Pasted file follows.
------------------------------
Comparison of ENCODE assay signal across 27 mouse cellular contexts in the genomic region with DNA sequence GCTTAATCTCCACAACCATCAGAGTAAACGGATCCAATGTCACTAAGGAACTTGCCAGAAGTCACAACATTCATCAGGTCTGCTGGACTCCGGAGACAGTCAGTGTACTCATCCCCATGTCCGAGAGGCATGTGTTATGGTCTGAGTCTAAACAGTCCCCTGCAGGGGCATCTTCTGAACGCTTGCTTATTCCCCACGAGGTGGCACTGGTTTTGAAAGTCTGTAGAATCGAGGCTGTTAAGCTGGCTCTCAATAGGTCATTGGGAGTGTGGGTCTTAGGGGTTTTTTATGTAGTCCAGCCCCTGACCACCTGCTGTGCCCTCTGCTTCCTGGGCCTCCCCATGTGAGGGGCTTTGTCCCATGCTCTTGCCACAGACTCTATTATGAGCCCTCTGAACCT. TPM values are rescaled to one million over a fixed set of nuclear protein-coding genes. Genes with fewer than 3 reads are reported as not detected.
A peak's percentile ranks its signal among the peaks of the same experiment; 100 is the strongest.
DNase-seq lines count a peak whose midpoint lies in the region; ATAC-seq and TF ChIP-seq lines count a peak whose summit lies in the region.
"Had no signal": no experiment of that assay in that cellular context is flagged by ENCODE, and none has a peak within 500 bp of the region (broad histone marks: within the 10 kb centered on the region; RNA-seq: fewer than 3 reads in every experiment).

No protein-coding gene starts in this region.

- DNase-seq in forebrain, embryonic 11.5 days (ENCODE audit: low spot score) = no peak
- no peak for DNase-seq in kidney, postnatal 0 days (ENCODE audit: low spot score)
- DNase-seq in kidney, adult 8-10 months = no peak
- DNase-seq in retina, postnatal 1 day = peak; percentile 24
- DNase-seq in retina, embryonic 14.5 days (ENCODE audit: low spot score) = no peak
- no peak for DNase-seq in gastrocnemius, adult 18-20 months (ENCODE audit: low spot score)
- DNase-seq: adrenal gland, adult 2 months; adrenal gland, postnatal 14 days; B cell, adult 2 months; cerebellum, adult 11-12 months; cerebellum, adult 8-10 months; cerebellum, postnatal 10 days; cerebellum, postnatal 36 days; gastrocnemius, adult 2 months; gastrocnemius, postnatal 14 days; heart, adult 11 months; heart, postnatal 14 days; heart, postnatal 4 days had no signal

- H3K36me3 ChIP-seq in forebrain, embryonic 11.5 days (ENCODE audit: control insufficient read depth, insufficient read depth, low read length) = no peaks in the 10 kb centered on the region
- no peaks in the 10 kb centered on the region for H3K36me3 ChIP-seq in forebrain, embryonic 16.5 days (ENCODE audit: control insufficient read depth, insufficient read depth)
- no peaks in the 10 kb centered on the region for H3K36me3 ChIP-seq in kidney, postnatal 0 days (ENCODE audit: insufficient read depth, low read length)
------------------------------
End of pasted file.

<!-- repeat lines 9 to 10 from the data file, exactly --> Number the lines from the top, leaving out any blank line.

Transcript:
- DNase-seq in retina, postnatal 1 day = peak; percentile 24
- DNase-seq in retina, embryonic 14.5 days (ENCODE audit: low spot score) = no peak